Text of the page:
The forgotten voters.

How will history remember Bernie Sanders? In the early days of this Presidential election cycle, millions were inspired by the frank words of the self-described socialist from Vermont, the man who rose from humble beginnings as the mayor of Burlington to a national voice for leftists within the Democratic Party. Though Sanders’ platform was neither radical nor revolutionary – his foreign policy especially left a lot to be desired – he at least should be credited with galvanizing voters at a time when political apathy is rampant, and for inspiring Democratic voters to want more from their party.

We do not yet know how history will treat Sanders, but we know how his political opponents have treated him: Cruelly, and unfairly. Thanks to the work of Wikileaks, we can now prove what we always intuited: That the DNC and the Clinton campaign conspired with the mainstream press to deny Sanders a fair contest and rig the primaries in favour of Hillary Clinton. Whether it was giving Clinton access to debate questions in advance, using Sanders’ religious beliefs against him, or strategically publishing falsified hit-pieces, they cheated. Plain and simple.

Hopefully the irony is not lost on anybody here: A party with the word “democratic” in its name, which condemns the Republicans’ voting blockades, using underhand tactics to shut a candidate out of a primary race. The word ‘hypocrisy’ simply doesn’t have enough gravitas to express the level of corruption at play, and one does not need to agree with Sanders’ platform to agree that cheating your way to a Presidential nomination is a) morally wrong and b) probably a sad sign of things to come.

Based on the limited polling research done, as many as 90% of those who supported Sanders in the primaries now intend to vote for Clinton. For the most part, the Clinton campaign (with the help of Sanders himself) has managed to mitigate the danger that his supporters’ revolutionary zeal posed to the Democratic party machinery, and through the corruption mentioned earlier, has forced many of them to vote for someone they detest.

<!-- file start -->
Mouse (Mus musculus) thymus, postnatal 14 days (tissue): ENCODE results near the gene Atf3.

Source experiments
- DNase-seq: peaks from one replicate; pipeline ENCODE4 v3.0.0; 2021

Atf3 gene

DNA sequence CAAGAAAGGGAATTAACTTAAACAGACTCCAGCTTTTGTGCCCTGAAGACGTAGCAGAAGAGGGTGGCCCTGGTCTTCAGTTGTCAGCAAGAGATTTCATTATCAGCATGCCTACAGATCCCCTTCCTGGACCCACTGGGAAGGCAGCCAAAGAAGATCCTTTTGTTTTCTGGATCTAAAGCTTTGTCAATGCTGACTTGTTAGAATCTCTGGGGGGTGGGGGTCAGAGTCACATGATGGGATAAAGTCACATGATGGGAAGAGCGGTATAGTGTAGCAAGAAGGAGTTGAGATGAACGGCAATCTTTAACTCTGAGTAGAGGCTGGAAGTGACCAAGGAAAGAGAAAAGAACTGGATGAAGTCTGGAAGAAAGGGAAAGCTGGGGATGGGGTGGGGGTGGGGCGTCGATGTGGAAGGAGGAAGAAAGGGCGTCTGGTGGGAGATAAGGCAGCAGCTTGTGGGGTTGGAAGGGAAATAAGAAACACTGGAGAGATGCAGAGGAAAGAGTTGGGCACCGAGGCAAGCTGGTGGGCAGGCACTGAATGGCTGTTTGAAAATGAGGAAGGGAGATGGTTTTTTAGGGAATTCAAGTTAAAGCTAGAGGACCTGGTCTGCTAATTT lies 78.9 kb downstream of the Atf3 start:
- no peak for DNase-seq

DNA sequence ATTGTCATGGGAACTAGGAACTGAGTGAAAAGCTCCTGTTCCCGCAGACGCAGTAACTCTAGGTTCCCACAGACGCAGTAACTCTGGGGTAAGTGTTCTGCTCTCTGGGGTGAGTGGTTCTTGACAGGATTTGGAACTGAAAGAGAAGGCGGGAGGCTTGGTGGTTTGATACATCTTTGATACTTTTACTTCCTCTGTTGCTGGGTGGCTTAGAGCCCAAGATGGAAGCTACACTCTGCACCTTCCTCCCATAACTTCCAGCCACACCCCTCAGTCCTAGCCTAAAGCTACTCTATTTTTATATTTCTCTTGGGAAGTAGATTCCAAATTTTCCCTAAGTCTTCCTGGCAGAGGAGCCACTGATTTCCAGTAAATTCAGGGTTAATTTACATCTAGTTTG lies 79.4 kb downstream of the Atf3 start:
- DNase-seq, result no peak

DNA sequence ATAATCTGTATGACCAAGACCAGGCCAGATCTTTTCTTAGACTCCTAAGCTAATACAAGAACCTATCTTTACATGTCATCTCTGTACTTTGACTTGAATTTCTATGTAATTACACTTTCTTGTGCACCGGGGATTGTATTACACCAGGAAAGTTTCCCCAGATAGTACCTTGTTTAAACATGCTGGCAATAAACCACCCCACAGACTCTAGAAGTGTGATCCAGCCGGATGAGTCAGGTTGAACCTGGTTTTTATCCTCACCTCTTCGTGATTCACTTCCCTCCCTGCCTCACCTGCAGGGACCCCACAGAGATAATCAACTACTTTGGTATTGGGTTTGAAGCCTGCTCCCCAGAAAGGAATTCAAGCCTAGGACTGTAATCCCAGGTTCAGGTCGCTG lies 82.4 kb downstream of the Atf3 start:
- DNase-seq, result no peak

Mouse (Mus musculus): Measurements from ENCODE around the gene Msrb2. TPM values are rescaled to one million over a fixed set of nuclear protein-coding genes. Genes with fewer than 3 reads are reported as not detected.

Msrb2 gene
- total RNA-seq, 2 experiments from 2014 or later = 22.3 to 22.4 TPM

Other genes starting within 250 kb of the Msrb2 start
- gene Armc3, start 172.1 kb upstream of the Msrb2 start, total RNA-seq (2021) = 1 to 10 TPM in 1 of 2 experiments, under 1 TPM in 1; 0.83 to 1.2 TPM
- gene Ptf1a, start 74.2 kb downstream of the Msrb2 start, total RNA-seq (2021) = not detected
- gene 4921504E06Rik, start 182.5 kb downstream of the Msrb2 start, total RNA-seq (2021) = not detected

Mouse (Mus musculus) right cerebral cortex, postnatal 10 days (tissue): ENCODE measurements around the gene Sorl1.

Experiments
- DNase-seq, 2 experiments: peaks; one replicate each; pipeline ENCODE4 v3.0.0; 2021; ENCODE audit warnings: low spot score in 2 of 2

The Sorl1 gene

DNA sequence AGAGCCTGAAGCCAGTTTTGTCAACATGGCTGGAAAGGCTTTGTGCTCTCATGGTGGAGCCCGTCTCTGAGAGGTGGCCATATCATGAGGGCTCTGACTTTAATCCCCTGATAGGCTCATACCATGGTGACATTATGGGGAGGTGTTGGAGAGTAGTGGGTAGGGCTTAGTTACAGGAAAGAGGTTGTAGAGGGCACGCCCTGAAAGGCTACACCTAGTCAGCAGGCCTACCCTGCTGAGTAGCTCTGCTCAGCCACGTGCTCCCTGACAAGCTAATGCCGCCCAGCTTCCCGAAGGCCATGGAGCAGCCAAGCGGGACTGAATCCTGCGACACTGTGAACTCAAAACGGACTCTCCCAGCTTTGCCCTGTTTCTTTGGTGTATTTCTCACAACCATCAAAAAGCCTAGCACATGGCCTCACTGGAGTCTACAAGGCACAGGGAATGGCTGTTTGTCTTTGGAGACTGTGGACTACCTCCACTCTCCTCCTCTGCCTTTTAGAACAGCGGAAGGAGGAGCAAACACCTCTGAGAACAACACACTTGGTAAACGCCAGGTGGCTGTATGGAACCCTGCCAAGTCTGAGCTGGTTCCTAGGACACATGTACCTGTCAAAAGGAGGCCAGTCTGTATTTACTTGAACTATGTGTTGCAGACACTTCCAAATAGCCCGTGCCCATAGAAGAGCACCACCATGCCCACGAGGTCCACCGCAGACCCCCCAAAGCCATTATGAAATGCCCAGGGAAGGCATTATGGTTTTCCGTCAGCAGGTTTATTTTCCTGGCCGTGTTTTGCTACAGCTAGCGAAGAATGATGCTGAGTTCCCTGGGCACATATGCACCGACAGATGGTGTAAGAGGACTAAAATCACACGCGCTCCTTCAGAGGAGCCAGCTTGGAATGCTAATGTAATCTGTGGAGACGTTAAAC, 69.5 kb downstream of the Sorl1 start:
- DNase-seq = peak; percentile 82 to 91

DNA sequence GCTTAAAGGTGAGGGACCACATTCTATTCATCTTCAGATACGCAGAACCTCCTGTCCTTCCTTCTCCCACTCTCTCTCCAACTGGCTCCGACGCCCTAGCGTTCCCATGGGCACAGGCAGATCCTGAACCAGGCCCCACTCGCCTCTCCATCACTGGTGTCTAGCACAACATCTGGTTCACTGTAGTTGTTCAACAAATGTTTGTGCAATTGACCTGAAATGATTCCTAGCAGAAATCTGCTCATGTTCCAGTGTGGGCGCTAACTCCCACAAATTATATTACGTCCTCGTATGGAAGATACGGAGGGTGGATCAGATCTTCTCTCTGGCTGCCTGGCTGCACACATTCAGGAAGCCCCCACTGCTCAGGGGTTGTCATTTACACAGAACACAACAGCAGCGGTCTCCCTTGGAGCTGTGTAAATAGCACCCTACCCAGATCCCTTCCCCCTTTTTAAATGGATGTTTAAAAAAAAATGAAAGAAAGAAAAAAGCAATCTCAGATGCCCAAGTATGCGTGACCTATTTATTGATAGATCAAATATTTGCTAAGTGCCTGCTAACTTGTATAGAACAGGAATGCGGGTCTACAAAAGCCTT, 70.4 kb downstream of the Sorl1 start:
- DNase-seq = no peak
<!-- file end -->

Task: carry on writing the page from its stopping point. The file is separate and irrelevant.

For the 10% of Sanders’ supporters who are left behind, prospects are bleak. These forgotten voters now have to choose between jumping ship and joining the grotesque Trump campaign (polling suggests that barely any are doing this, for obvious reasons), abstaining from voting altogether, or voting for a third-party candidate who probably will not win. I spoke to many of these forgotten voters to see what their intentions are, and how they feel about the situation they now find themselves in. From all the responses, one thing is clear: Trust in Clinton is low. Here are three such people, both of whom wish to remain anonymous:

In my conversations with someone we will call Mary, she made it clear that she has been a Democratic loyalist for most of her adult life, and took a very binary view of American politics: Democrats good, Republicans bad. Mary credits Bernie Sanders with removing the wool from her eyes and making her realize that “money is corrupting powers on both sides of the political aisle”, and that both party machines have serious shortcomings. Though she has no concrete plans to vote, if she does, she will vote for Clinton and “vomit right after”. Her trust in the Democratic Party has been severely undermined, probably forever.

Another woman I spoke to, whom we will call Jane, was turned off by Clinton’s record. In my conversation with her, Jane recited Clinton’s support for a wall along the U.S.-Mexico border, her reference to “super predators”, her antagonism towards Russia, and her willingness to accept donations from fossil fuel companies, Wall St. banks, and private prisons. In a nutshell, Jane believes “everything [Clinton] says Trump will do, she has done herself” and that both the candidates are “equally dangerous”. She intends to vote for Jill Stein of the Green Party, and plans to use the aftermath of the election to make third-party candidates more viable.

We will call our final Sanders supporter Anne. Anne too intends to vote for Jill Stein in November for one simple reason: Her opposition to electoral fraud. I actually spoke to Anne before the latest round of emails released by Wikileaks, which proved collusion between the media and the Clinton campaign, but Anne already knew they were in cahoots. Anne believes that Clinton’s supporters have behaved horribly during the primaries, scoffing at their support for Sanders during the contest, and now begging them to vote Democrat now that the contest is over. Many of Anne’s family members have fought in wars started by Presidents, and she believes that Clinton’s entitled supporters have no intention of stopping future wars that their candidate will no doubt start. Anne refuses to vote for Clinton because she sees that as endangering members of her family who work in the armed forces.

Naturally, liberal pundits are not concerned about any of this. A smug attempt at declaring a psychological victory on Clinton’s behalf recently appeared in Politics USA, in which author Jason Easely argues that the Democratic primary “was a success in terms of unifying the party”. What Easely means by this is that the ambitions and biases of the DNC have been protected from the danger of progressive reform, from the danger of people like Mary, Jane, and Anne. That some people feel the need to physically vomit after voting for Clinton is apparently of no consequence. At least the party is “unified” and all that “democratic socialism” nonsense has been put to bed. The most other pundits like Chris Hayes can say about proof of corruption in the Clinton campaign is that the proof should never have been released because extremely powerful people like John Podesta have a right to privacy too.